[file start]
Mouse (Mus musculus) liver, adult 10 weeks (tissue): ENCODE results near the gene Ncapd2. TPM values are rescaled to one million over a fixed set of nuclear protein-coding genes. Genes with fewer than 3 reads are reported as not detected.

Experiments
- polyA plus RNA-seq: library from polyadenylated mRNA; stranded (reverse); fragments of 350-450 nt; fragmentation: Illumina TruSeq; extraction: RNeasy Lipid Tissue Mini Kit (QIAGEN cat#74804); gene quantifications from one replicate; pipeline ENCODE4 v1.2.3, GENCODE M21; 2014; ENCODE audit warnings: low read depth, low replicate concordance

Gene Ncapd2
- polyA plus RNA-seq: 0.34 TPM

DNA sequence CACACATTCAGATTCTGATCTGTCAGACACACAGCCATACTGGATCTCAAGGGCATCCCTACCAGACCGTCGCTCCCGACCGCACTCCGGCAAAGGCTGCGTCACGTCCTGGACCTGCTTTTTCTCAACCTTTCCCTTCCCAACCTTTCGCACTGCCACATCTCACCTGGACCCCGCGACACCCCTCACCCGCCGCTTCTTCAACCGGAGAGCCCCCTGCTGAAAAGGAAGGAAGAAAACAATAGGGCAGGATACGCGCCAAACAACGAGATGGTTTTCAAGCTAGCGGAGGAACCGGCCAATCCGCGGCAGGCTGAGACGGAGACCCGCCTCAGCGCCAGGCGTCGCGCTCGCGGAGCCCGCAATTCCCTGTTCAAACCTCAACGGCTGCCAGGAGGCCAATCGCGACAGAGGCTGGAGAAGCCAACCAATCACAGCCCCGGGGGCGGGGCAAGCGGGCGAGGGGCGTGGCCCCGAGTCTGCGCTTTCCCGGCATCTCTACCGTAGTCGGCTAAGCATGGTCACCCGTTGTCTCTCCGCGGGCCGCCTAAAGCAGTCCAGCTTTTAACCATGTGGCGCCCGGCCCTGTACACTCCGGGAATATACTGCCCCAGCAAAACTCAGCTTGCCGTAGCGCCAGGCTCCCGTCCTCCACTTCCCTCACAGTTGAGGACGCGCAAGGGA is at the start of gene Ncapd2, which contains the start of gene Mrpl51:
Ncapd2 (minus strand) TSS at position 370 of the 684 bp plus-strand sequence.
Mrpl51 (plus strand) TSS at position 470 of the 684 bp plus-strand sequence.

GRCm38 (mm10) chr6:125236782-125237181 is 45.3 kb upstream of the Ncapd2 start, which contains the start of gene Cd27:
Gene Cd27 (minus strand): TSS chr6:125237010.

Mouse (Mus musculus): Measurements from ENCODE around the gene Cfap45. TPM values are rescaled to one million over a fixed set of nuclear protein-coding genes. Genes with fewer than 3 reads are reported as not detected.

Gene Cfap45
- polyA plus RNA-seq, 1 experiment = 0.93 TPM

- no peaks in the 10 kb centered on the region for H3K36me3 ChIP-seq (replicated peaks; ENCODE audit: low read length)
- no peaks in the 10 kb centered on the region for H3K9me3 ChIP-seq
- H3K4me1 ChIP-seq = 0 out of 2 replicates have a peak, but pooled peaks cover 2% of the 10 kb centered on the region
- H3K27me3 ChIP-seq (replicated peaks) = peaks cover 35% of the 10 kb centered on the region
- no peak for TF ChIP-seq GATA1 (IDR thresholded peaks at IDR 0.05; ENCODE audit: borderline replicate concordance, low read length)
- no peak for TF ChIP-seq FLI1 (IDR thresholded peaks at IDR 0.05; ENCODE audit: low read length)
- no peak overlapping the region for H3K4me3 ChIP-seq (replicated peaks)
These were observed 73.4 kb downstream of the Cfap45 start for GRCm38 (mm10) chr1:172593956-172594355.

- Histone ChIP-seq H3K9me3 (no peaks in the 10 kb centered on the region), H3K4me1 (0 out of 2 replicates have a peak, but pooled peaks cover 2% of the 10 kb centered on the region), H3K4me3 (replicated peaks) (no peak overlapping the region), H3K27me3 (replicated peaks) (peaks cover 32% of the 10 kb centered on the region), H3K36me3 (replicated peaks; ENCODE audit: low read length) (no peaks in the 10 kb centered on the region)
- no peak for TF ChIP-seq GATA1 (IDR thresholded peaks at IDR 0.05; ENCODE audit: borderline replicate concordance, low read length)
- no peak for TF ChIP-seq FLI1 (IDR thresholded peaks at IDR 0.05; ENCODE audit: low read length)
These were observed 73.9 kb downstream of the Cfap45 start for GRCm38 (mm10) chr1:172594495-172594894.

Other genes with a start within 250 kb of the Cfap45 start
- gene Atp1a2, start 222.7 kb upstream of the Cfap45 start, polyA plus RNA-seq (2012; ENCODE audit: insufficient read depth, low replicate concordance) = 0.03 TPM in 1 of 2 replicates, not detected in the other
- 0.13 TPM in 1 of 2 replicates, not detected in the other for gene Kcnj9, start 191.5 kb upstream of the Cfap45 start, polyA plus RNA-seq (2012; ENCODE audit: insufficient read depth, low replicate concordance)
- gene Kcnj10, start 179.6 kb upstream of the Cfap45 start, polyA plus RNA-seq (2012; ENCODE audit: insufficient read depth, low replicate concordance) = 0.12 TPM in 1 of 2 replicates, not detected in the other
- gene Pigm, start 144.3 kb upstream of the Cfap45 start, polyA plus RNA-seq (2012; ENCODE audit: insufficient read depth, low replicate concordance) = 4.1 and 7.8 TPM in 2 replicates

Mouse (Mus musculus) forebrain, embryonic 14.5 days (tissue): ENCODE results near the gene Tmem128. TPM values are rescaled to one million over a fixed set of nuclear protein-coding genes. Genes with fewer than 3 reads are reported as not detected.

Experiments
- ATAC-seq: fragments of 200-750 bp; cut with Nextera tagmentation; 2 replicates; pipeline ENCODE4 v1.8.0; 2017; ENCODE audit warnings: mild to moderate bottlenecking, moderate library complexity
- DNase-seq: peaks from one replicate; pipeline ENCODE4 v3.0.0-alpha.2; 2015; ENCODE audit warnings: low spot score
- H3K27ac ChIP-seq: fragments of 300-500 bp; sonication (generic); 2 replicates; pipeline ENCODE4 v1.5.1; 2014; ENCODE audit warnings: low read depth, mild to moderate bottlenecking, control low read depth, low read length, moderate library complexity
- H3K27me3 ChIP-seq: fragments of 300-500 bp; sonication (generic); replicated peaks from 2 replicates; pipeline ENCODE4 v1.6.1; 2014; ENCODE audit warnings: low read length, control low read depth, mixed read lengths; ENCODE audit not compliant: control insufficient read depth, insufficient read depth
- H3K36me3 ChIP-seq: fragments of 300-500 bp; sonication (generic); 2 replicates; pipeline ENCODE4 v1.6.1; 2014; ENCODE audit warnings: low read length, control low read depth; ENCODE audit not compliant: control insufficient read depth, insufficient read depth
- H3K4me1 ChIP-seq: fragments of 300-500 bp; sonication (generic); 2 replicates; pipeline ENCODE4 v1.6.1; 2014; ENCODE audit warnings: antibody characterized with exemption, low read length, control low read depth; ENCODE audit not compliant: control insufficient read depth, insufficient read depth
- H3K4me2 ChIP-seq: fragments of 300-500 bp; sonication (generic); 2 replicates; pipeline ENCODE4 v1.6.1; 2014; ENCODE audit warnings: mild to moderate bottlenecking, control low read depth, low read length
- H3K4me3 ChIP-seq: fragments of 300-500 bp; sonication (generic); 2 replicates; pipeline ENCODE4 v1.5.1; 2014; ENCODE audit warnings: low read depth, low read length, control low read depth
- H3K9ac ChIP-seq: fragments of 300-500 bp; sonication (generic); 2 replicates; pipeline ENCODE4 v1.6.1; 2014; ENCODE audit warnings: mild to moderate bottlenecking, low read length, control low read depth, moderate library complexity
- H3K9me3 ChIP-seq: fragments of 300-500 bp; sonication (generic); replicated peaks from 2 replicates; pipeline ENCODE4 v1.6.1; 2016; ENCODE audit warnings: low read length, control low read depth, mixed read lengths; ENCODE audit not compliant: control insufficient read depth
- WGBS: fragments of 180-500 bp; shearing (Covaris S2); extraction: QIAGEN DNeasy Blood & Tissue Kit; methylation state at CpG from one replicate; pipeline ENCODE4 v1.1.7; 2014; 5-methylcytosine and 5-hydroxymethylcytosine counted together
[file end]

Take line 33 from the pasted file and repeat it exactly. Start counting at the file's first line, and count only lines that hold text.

- ATAC-seq: fragments of 200-750 bp; cut with Nextera tagmentation; 2 replicates; pipeline ENCODE4 v1.8.0; 2017; ENCODE audit warnings: mild to moderate bottlenecking, moderate library complexity